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People are shown at a COVID-19 testing clinic Montreal, on Oct. 11, 2020.

Graham Hughes/The Canadian Press

Ottawa has chosen three experts from Canada’s medical and intelligence communities to lead a review into the breakdown of the country’s pandemic early warning system, and to probe allegations that federal scientists were sidelined within the government.

The independent review marks the first major effort by the government to investigate problems at the Public Health Agency of Canada (PHAC), which doctors and epidemiologists inside the department say was ill-prepared for the COVID-19 outbreak, hurting the country’s response.

Health Minister Patty Hajdu is expected to announce on Wednesday that the review will be led by former national security adviser Margaret Bloodworth, former deputy chief public health officer Paul Gully and Mylaine Breton, Canada Research Chair in Clinical Governance on Primary Health Care.

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The probe, which follows a Globe and Mail investigation that uncovered the problems, will look closely at the decisions that led to the curtailing of Canada’s pandemic early warning system – known as the Global Public Health Intelligence Network, or GPHIN – less than a year before the crisis emerged.

Ending Canada’s pandemic alert system was a mistake, internal government e-mails show

‘Without early warning you can’t have early response’: How Canada’s world-class pandemic alert system failed

What happened with Canada’s pandemic alert system? The GPHIN controversy explained

The Globe obtained 10 years of federal records that showed the pandemic alert system within GPHIN was silenced in May, 2019, through a series of internal decisions that shuffled resources to areas that did not involve pandemic preparedness or outbreak surveillance. Experts in Canada’s security community have criticized that move as a critical failure of the country’s intelligence capacity at the worst possible time.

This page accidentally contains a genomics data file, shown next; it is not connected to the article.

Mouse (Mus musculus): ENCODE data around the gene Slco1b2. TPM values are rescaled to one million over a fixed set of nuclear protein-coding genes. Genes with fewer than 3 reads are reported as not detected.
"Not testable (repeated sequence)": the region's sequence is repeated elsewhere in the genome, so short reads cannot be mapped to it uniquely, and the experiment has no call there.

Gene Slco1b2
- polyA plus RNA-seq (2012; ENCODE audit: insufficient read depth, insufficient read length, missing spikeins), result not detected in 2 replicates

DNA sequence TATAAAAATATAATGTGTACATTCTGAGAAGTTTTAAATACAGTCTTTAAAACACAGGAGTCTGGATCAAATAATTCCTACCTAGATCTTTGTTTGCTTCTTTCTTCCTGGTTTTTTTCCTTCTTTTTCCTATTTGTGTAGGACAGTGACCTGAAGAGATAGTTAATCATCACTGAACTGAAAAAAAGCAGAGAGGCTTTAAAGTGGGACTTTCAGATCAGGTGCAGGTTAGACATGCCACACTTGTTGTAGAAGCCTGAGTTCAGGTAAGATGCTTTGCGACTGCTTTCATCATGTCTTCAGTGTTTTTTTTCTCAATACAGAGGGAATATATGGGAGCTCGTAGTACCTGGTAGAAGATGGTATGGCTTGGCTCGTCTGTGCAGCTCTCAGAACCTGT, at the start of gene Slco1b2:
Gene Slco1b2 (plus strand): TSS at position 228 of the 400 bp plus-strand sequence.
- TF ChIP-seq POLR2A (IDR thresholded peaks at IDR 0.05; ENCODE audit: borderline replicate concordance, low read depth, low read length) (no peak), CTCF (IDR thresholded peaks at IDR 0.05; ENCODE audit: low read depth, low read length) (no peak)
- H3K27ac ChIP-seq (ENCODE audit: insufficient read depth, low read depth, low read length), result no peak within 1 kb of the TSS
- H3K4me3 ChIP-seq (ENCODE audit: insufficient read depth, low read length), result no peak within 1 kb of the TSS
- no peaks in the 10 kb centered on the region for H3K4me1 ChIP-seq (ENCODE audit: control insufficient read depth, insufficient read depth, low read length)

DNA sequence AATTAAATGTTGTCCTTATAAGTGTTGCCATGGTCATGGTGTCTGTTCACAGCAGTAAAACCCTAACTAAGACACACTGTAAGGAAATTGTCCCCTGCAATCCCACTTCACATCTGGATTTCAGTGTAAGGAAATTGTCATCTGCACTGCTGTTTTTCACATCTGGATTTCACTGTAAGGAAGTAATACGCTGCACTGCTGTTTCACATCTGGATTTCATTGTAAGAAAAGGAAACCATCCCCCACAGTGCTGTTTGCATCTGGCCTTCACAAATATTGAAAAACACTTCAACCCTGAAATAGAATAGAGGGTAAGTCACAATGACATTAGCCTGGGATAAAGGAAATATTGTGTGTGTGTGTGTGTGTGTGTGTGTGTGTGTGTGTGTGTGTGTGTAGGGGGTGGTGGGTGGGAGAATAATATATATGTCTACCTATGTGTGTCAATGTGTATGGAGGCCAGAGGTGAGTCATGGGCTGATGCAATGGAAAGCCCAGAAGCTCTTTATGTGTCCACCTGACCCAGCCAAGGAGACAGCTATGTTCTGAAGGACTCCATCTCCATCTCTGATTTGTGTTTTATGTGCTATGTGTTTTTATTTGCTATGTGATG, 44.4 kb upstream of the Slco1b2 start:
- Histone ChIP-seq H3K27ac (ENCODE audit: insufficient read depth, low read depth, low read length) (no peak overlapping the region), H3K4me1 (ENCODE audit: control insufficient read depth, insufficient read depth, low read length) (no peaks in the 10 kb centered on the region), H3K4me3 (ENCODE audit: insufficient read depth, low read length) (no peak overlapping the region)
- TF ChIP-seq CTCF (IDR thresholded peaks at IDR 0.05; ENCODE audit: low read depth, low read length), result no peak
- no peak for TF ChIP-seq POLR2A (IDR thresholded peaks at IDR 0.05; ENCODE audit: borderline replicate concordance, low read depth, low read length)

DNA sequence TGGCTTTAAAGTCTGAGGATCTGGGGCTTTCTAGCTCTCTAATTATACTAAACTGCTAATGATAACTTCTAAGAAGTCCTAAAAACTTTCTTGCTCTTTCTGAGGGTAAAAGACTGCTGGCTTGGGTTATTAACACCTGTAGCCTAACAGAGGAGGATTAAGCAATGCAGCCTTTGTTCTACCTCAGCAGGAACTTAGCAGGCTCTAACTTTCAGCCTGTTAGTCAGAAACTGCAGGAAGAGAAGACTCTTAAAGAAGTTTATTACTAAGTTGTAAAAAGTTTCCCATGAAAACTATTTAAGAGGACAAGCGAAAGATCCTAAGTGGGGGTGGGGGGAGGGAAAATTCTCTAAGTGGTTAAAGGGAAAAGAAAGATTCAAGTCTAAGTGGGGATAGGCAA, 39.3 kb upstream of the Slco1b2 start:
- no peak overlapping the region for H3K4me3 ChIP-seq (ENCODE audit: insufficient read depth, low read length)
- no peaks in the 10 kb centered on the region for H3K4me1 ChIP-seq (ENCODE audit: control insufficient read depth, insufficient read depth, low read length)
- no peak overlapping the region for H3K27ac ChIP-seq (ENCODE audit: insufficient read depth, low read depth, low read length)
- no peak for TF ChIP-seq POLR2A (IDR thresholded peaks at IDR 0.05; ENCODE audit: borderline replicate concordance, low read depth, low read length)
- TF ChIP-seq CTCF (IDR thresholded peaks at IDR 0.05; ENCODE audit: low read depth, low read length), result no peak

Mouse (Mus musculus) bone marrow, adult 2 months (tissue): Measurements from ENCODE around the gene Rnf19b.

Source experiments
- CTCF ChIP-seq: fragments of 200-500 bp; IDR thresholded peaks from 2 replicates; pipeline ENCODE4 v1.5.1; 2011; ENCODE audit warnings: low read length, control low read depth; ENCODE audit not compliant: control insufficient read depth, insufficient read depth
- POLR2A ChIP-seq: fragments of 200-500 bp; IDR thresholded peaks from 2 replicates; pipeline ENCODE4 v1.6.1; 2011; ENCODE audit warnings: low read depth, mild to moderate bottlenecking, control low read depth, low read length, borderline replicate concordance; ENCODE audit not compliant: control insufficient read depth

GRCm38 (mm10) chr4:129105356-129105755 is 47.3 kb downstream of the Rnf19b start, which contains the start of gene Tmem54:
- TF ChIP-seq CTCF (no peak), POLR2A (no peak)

“This review will help determine what kind of changes are required to ensure this global public-health surveillance system serves Canadians well,” Ms. Hajdu said in a statement.

An advance copy of the government’s announcement, which was provided to The Globe, indicates that Ottawa wants to rebuild GPHIN, and bolster its pandemic warning and surveillance capacity.

“This global surveillance system has played a key role in the early detection of past international outbreaks, including H1N1, MERS and Ebola,” the statement says. It adds that the review is being undertaken, “in light of concerns expressed about this system.”

The review will also confront troubling allegations made by doctors and epidemiologists within the Public Health Agency this year. Several have said structural changes at the department over the past decade stripped scientists of their ability to speak out, and prevented them from conveying crucial information up the chain of command within the bureaucracy.

Michael Garner, a former senior science adviser at the Public Health Agency who spent 13 years there, said urgent and critically important messages often had to be “dumbed down” for officials who were appointed from federal departments to fill key roles at the agency. Often, those officials lacked a sufficient grounding in public health.

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“Scientists and public-health professionals at PHAC have not had their opinions and expertise valued. As a result, decisions impacting the health of the public that PHAC makes are not adequately rooted in scientific knowledge and public-health science,” he said.